For some reason, British engineers never really made compound expansion work in the sense of coal economy. There were a couple of notable failed attempts, failed because the engineers involved tried to take too many steps at once. The French tend to be academically brilliant and able to translate theoretical predictions into measurable results. After all, the application of thermodynamics to heat engine cycle analysis originated with Msr Carnot and the French steam engineers took it seriously.

Moving on to the Aster Gauge 1 model. To me, the successful design of a proper compound expansion model in gauge 1 is an extraordinary accomplishment. Given the attitude of British engineers to compound expansion, it is ironic that the designer who made such models possible was a British citizen (J.T. van Riemsdijk). He was Mechanical Engineering curator of the science museum when I was little. I remember the apparently endless glass cases containing working loco models, each operable on compressed air by pressing a button (paradise for a little boy), many of which were 1 gauge!  Aster produced 4 compound models based on his work of which this specimen is 232U1 serial number 1! It is further notable in having a wet firebox capable of burning coal as well as spirit. The model comes with a grate and ash pan as well as a spirit burner. The spirit tank in the tender may be replaced with a coal bunker. Most fire tube models at this scale have a dry firebox and burn spirit only, as is the case with the superb Aster rebuilt Merchant Navy, that I described in an earlier post. A 1 Gauge luminary told me that the Rebuilt Merchant Navy is a museum quality model. I beg to demur, yes it is superb and an excellent performer, but museum quality it is not. The 232U1 on the other hand most certainly is of museum quality.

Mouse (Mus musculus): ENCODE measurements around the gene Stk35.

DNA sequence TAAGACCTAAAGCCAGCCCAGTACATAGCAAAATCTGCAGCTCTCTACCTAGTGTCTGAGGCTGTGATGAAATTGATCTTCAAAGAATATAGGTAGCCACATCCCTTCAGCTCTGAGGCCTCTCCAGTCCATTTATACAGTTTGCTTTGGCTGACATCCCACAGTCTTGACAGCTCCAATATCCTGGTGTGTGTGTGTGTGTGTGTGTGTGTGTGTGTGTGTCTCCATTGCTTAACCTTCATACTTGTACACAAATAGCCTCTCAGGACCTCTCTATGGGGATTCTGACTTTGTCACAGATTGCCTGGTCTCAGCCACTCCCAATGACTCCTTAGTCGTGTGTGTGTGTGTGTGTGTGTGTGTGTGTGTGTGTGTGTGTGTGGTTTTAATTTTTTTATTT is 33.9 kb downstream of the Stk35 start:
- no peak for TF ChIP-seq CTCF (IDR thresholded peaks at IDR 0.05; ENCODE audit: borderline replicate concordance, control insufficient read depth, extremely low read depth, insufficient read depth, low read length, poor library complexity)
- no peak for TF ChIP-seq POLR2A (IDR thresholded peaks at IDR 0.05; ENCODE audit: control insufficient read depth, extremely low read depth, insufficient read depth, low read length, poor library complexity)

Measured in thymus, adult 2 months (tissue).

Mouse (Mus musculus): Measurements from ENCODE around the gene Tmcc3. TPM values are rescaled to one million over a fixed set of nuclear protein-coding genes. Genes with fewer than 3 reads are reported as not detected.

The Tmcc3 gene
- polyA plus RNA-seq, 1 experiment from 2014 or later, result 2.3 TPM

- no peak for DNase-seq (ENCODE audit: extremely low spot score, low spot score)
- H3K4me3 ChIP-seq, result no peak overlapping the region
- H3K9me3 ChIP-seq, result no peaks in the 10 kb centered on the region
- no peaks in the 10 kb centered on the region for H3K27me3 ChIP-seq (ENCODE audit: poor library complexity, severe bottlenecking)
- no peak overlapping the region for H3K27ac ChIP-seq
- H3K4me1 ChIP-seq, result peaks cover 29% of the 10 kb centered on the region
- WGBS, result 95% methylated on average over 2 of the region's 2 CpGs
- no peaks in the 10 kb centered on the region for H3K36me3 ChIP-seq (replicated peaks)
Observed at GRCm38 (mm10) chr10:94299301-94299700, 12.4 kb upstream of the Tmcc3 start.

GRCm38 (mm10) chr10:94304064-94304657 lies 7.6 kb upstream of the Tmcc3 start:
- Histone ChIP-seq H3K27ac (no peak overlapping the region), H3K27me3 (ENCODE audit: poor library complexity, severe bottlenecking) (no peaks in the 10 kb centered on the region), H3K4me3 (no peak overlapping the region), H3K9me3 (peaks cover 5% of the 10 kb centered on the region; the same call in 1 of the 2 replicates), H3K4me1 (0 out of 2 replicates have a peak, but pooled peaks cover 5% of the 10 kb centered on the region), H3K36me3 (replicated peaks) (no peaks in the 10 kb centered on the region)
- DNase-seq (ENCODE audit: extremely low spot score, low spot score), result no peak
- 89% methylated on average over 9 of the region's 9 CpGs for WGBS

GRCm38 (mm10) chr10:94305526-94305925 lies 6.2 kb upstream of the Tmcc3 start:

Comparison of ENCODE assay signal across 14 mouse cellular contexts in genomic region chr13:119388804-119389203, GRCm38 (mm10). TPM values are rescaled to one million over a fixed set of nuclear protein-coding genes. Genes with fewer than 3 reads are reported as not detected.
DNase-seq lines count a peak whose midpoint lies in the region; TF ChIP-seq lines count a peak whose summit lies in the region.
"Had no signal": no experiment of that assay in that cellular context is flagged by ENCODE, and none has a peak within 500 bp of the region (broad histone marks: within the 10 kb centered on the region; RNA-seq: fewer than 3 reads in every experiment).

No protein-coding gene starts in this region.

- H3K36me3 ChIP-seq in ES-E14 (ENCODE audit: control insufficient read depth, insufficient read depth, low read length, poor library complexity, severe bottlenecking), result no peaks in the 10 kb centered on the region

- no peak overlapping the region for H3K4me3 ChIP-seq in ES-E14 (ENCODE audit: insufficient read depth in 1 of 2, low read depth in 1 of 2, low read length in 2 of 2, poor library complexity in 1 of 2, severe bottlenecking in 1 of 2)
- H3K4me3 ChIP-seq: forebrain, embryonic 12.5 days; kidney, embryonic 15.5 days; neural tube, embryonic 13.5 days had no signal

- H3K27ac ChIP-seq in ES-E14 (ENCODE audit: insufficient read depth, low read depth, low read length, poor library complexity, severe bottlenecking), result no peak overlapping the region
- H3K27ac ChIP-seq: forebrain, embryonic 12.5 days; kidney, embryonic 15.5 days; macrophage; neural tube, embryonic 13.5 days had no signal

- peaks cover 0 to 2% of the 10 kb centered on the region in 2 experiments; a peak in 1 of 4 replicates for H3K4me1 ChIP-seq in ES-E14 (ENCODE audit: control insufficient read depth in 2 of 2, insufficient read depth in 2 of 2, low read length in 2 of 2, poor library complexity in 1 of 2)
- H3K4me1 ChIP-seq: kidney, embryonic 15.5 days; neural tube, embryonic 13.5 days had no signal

I wonder what’s in this case?20170815_145416

Aha! A warning, this is NOT a toy!20170815_143611

Inner lid:20170815_143706

Under the lid, assembly and operation manual and book of exploded assembly drawings:20170815_143622

Now to the loco and tender, still in the original (and slightly oily) tissue. The tool laying on top is the flue brush.20170815_144036

Tender first!20170815_14445320170815_144604

The loco has outside Walschaerts valve gear. Rocking levers transmit the motion to the valve for each inside cylinder. The original did have inside combination levers though.20170815_170137

Four cylinders, inside high pressure, outside low pressure. These are cast bronze, I think.20170815_165819

Leading crank axle for inside cylinders. 20170815_165840

The eccentric on the middle axle drives the boiler feed pump. What I can’t show is that the suspension has equalization beams, another technique that was eschewed by British Engineers. I can’t help think that if the Bullied Pacifics has been so equipped, they would have an entirely different reputation! I have described the equalisation of the front truck further down.20170815_165852

At the front is the Roscoe displacement lubricator. The leading truck not only has compensated suspension but the proper swing link system to guide the loco smoothly into turns. As the truck moves off centre, it causes the front of the loco to lift a little, the lifting force causes a turning moment that will cause the front of the loco to move in the direction of the curve, smoothly following the truck (or bogie).20170815_145721

Here’s the swing links either side of the pivot bearing. Each axle box is sprung. The force from each pair of boxes is coupled to the truck by a beam that is pivoted at the centre, thereby providing load equalization.20170815_170001

Here’s the rear truck with the spirit burner affixed, also showing drag/control links.20170815_170431

There is a link each side that connects the truck to the loco such that as the truck moves from side to side, it also turns slightly to follow any turn radius the loco is traversing. The links also couple the pull to the truck, the link at the back is the draw bar so the pull of the loco is coupled through the side links via the truck to the draw bar. There are side bolsters that support the weight of the back end of the loco on the truck.20170815_170444

Detail view of left side drag/control link:20170816_140749